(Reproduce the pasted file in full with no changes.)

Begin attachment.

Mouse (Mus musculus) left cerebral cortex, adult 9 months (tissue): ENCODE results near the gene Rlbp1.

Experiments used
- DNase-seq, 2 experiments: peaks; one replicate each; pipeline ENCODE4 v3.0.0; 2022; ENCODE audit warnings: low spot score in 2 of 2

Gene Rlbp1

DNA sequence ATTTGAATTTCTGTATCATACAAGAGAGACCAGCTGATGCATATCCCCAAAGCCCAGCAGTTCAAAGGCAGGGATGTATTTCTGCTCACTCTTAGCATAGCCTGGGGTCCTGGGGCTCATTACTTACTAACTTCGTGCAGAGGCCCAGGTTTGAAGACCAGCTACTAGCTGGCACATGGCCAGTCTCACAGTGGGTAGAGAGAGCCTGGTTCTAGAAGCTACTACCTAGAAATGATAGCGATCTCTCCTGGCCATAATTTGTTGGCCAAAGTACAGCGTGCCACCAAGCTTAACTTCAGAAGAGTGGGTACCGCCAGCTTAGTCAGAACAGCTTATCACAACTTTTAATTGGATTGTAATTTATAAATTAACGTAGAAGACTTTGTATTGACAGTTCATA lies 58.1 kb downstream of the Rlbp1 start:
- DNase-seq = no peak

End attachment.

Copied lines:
Mouse (Mus musculus) left cerebral cortex, adult 9 months (tissue): ENCODE results near the gene Rlbp1.

Experiments used
- DNase-seq, 2 experiments: peaks; one replicate each; pipeline ENCODE4 v3.0.0; 2022; ENCODE audit warnings: low spot score in 2 of 2

Gene Rlbp1

DNA sequence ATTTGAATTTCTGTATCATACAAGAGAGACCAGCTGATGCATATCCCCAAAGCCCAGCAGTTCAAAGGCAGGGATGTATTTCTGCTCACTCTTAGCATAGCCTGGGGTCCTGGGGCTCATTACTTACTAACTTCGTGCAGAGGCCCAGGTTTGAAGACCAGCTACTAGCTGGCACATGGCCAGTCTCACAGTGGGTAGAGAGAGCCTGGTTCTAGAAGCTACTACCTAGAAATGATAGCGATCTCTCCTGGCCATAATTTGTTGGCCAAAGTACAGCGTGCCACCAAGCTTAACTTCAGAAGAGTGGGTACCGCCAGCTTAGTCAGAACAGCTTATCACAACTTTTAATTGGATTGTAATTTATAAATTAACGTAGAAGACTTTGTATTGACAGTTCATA lies 58.1 kb downstream of the Rlbp1 start:
- DNase-seq = no peak